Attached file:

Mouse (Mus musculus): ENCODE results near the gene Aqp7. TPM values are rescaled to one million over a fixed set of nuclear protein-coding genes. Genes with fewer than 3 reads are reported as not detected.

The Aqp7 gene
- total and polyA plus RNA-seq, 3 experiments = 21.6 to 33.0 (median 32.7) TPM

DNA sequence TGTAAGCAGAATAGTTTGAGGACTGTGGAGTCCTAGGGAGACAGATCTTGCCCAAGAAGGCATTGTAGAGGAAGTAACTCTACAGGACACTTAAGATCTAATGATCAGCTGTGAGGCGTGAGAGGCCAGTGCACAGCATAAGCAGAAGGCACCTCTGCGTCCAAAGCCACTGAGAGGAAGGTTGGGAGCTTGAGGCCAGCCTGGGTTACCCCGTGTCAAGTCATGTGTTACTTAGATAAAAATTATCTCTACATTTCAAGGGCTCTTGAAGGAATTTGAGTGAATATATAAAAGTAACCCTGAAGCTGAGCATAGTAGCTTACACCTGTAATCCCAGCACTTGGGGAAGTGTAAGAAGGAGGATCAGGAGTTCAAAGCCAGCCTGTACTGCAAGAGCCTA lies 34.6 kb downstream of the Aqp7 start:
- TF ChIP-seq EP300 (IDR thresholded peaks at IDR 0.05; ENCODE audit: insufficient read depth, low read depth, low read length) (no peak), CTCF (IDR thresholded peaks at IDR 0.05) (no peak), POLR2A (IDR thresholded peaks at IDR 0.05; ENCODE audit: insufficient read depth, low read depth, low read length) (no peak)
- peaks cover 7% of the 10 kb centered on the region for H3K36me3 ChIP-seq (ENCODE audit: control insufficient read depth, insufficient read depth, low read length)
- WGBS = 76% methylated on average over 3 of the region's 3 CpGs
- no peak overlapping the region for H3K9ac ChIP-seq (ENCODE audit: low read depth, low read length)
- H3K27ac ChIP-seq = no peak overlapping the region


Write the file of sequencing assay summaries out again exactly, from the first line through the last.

Mouse (Mus musculus): ENCODE results near the gene Aqp7. TPM values are rescaled to one million over a fixed set of nuclear protein-coding genes. Genes with fewer than 3 reads are reported as not detected.

The Aqp7 gene
- total and polyA plus RNA-seq, 3 experiments = 21.6 to 33.0 (median 32.7) TPM

DNA sequence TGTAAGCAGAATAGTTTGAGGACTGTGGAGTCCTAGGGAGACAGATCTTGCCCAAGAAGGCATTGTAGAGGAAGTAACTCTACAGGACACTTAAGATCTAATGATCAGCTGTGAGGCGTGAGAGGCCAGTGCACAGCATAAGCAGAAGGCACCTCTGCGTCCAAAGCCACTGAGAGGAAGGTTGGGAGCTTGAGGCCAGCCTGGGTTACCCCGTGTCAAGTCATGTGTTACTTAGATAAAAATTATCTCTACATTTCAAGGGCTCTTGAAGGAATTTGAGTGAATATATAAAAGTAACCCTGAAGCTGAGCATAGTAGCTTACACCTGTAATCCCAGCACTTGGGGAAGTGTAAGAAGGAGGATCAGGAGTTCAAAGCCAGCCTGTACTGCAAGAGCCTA lies 34.6 kb downstream of the Aqp7 start:
- TF ChIP-seq EP300 (IDR thresholded peaks at IDR 0.05; ENCODE audit: insufficient read depth, low read depth, low read length) (no peak), CTCF (IDR thresholded peaks at IDR 0.05) (no peak), POLR2A (IDR thresholded peaks at IDR 0.05; ENCODE audit: insufficient read depth, low read depth, low read length) (no peak)
- peaks cover 7% of the 10 kb centered on the region for H3K36me3 ChIP-seq (ENCODE audit: control insufficient read depth, insufficient read depth, low read length)
- WGBS = 76% methylated on average over 3 of the region's 3 CpGs
- no peak overlapping the region for H3K9ac ChIP-seq (ENCODE audit: low read depth, low read length)
- H3K27ac ChIP-seq = no peak overlapping the region